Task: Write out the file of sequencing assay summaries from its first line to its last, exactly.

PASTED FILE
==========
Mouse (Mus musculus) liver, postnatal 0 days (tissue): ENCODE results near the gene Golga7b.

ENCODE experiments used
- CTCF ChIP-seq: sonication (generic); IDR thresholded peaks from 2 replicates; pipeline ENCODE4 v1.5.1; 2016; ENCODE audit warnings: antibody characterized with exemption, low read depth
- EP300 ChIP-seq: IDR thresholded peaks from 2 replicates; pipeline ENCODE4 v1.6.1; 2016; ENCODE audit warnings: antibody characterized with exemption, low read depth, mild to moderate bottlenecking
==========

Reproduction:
Mouse (Mus musculus) liver, postnatal 0 days (tissue): ENCODE results near the gene Golga7b.

ENCODE experiments used
- CTCF ChIP-seq: sonication (generic); IDR thresholded peaks from 2 replicates; pipeline ENCODE4 v1.5.1; 2016; ENCODE audit warnings: antibody characterized with exemption, low read depth
- EP300 ChIP-seq: IDR thresholded peaks from 2 replicates; pipeline ENCODE4 v1.6.1; 2016; ENCODE audit warnings: antibody characterized with exemption, low read depth, mild to moderate bottlenecking